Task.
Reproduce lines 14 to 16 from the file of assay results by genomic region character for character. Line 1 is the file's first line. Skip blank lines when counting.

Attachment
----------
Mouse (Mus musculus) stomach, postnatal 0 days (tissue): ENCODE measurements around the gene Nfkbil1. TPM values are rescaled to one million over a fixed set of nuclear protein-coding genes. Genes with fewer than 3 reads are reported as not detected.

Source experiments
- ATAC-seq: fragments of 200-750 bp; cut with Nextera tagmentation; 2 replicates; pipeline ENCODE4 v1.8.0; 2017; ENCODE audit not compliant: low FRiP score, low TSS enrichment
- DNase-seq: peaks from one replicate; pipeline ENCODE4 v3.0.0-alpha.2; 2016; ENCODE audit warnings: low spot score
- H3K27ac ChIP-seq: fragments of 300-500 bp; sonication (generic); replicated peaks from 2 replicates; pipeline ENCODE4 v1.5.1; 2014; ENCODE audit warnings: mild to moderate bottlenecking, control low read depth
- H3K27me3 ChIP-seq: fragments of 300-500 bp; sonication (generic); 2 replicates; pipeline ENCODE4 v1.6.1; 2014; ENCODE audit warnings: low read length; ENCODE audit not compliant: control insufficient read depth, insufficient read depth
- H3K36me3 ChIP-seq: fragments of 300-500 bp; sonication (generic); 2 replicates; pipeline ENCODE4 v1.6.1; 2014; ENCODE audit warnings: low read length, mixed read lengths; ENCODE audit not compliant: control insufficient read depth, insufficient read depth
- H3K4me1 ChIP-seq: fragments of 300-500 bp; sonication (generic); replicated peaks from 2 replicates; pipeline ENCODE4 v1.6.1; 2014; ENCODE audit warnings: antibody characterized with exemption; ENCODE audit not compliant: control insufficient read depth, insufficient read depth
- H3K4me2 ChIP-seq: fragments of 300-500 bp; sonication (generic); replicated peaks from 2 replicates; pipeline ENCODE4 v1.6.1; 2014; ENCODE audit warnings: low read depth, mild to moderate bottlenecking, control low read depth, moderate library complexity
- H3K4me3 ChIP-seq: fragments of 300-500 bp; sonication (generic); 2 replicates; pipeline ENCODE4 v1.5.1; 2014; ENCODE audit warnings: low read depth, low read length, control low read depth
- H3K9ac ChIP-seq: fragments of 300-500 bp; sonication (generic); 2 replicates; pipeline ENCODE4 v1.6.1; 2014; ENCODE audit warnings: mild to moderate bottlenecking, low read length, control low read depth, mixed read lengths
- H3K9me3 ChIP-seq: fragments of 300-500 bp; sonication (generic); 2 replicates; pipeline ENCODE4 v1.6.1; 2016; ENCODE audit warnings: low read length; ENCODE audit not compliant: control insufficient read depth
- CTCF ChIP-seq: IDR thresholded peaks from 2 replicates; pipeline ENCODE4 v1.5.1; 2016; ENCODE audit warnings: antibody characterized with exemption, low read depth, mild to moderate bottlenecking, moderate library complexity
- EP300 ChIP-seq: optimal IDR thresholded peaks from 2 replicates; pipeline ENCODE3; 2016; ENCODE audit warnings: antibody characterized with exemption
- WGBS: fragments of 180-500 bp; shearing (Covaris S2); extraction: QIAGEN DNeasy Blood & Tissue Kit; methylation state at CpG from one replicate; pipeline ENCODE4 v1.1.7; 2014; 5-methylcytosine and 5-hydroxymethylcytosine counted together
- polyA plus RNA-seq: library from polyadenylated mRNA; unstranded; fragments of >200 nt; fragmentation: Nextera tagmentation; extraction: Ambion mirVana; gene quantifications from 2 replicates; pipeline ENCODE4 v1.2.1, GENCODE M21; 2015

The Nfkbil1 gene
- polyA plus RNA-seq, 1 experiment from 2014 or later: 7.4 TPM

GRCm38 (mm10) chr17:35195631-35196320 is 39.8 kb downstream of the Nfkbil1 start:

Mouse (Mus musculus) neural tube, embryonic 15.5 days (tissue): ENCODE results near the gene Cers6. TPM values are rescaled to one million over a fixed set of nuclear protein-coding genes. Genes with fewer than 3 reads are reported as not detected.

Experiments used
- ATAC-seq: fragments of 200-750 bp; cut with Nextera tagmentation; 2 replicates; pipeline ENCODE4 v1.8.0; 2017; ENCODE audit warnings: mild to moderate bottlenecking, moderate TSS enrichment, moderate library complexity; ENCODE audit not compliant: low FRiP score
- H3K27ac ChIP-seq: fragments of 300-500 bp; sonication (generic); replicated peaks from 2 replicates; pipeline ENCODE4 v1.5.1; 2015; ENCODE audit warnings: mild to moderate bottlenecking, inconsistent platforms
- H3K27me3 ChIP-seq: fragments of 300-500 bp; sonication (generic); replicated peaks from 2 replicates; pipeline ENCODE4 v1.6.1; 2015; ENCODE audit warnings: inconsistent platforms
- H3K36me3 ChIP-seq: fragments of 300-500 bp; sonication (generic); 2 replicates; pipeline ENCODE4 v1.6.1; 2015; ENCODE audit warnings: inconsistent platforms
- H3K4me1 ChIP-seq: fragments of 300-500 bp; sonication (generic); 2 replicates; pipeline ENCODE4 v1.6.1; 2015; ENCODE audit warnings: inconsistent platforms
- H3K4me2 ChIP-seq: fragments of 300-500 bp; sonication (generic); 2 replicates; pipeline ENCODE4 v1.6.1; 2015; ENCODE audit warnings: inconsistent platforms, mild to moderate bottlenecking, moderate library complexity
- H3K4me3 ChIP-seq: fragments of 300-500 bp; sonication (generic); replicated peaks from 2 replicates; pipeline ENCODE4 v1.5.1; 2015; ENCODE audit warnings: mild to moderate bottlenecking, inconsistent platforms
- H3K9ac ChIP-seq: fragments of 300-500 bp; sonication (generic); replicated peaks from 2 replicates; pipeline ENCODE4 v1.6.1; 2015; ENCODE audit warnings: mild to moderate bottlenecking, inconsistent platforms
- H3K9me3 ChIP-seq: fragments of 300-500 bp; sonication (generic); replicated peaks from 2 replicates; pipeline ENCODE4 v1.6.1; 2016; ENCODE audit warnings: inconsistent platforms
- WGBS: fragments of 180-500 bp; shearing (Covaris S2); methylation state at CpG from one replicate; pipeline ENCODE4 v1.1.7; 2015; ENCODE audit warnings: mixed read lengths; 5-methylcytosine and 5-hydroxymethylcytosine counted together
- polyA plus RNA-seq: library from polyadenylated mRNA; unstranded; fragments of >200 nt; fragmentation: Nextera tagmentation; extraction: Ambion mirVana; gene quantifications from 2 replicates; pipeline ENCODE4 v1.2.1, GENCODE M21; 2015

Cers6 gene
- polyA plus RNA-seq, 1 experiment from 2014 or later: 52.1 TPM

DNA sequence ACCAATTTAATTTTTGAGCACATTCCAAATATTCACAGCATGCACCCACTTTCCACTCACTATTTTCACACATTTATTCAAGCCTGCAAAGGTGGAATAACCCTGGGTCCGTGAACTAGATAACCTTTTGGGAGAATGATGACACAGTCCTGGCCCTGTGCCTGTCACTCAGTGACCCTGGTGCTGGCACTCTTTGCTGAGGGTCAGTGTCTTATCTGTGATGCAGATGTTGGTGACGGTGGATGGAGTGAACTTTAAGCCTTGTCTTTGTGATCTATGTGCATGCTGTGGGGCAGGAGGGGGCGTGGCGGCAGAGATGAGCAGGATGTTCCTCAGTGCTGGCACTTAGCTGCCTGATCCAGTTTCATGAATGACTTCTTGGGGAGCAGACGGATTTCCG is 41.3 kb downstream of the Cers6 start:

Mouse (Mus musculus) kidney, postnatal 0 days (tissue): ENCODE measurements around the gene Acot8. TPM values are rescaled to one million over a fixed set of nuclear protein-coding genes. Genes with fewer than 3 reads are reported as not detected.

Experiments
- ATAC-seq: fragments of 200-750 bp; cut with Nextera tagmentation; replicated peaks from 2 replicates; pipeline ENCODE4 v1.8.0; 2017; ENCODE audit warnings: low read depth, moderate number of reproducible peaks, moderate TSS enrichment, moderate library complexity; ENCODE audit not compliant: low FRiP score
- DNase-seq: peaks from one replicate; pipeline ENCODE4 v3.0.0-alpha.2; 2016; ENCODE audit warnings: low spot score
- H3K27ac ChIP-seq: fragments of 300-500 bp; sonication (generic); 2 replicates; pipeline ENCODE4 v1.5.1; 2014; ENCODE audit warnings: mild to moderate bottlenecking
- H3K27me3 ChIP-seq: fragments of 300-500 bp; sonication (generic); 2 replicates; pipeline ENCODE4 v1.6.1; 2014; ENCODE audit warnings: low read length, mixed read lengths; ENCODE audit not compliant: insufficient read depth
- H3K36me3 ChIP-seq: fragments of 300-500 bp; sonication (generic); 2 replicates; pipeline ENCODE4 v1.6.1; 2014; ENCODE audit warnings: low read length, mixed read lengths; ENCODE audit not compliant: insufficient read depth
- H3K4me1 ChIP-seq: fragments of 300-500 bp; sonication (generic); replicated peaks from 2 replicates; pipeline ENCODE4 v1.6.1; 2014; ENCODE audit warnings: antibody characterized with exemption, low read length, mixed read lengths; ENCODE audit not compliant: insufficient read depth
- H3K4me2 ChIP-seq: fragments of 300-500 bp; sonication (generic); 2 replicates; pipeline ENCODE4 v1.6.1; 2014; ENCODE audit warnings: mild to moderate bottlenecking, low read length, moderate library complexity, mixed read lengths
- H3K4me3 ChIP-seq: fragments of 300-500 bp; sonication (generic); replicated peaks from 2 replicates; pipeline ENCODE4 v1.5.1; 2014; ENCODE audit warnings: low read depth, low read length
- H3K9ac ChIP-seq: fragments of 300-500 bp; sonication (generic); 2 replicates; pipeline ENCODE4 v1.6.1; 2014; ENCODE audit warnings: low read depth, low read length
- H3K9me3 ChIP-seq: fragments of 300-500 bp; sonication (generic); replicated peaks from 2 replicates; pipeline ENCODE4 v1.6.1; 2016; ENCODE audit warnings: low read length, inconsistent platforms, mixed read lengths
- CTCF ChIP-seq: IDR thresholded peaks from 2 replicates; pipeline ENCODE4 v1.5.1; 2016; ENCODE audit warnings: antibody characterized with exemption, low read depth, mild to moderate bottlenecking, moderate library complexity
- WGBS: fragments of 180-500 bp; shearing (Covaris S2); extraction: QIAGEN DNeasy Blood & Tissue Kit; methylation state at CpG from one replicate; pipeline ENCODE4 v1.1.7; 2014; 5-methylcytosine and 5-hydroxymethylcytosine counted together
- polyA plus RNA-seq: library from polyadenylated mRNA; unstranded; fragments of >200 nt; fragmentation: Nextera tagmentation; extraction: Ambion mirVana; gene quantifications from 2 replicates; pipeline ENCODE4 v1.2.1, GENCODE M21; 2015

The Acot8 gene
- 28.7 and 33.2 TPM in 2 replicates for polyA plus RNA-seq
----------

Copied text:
- EP300 ChIP-seq: optimal IDR thresholded peaks from 2 replicates; pipeline ENCODE3; 2016; ENCODE audit warnings: antibody characterized with exemption
- WGBS: fragments of 180-500 bp; shearing (Covaris S2); extraction: QIAGEN DNeasy Blood & Tissue Kit; methylation state at CpG from one replicate; pipeline ENCODE4 v1.1.7; 2014; 5-methylcytosine and 5-hydroxymethylcytosine counted together
- polyA plus RNA-seq: library from polyadenylated mRNA; unstranded; fragments of >200 nt; fragmentation: Nextera tagmentation; extraction: Ambion mirVana; gene quantifications from 2 replicates; pipeline ENCODE4 v1.2.1, GENCODE M21; 2015